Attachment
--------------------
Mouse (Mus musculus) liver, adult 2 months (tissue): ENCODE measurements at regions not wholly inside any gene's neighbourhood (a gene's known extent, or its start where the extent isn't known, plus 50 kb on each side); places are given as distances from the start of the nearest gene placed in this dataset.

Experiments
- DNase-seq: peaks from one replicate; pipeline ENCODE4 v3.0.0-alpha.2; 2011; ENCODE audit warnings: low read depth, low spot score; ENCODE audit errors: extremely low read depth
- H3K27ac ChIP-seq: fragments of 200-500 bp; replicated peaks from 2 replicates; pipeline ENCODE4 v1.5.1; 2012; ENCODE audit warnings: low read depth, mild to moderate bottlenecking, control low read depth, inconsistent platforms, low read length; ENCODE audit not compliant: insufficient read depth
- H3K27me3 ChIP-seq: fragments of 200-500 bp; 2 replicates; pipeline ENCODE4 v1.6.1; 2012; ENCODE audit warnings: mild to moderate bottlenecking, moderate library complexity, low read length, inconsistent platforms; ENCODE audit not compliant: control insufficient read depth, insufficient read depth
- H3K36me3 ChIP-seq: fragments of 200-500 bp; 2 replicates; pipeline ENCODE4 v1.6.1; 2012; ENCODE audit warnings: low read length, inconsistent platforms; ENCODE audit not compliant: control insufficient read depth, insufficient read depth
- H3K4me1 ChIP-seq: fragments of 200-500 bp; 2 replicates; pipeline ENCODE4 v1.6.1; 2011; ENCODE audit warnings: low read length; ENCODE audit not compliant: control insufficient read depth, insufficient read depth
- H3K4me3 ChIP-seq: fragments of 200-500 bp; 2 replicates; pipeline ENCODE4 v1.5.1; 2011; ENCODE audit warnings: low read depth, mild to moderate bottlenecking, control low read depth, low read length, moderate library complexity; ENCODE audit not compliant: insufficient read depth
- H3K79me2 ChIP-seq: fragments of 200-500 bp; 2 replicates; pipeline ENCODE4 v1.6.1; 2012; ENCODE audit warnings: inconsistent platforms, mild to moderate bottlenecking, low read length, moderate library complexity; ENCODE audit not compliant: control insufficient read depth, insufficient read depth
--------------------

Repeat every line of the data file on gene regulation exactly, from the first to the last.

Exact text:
Mouse (Mus musculus) liver, adult 2 months (tissue): ENCODE measurements at regions not wholly inside any gene's neighbourhood (a gene's known extent, or its start where the extent isn't known, plus 50 kb on each side); places are given as distances from the start of the nearest gene placed in this dataset.

Experiments
- DNase-seq: peaks from one replicate; pipeline ENCODE4 v3.0.0-alpha.2; 2011; ENCODE audit warnings: low read depth, low spot score; ENCODE audit errors: extremely low read depth
- H3K27ac ChIP-seq: fragments of 200-500 bp; replicated peaks from 2 replicates; pipeline ENCODE4 v1.5.1; 2012; ENCODE audit warnings: low read depth, mild to moderate bottlenecking, control low read depth, inconsistent platforms, low read length; ENCODE audit not compliant: insufficient read depth
- H3K27me3 ChIP-seq: fragments of 200-500 bp; 2 replicates; pipeline ENCODE4 v1.6.1; 2012; ENCODE audit warnings: mild to moderate bottlenecking, moderate library complexity, low read length, inconsistent platforms; ENCODE audit not compliant: control insufficient read depth, insufficient read depth
- H3K36me3 ChIP-seq: fragments of 200-500 bp; 2 replicates; pipeline ENCODE4 v1.6.1; 2012; ENCODE audit warnings: low read length, inconsistent platforms; ENCODE audit not compliant: control insufficient read depth, insufficient read depth
- H3K4me1 ChIP-seq: fragments of 200-500 bp; 2 replicates; pipeline ENCODE4 v1.6.1; 2011; ENCODE audit warnings: low read length; ENCODE audit not compliant: control insufficient read depth, insufficient read depth
- H3K4me3 ChIP-seq: fragments of 200-500 bp; 2 replicates; pipeline ENCODE4 v1.5.1; 2011; ENCODE audit warnings: low read depth, mild to moderate bottlenecking, control low read depth, low read length, moderate library complexity; ENCODE audit not compliant: insufficient read depth
- H3K79me2 ChIP-seq: fragments of 200-500 bp; 2 replicates; pipeline ENCODE4 v1.6.1; 2012; ENCODE audit warnings: inconsistent platforms, mild to moderate bottlenecking, low read length, moderate library complexity; ENCODE audit not compliant: control insufficient read depth, insufficient read depth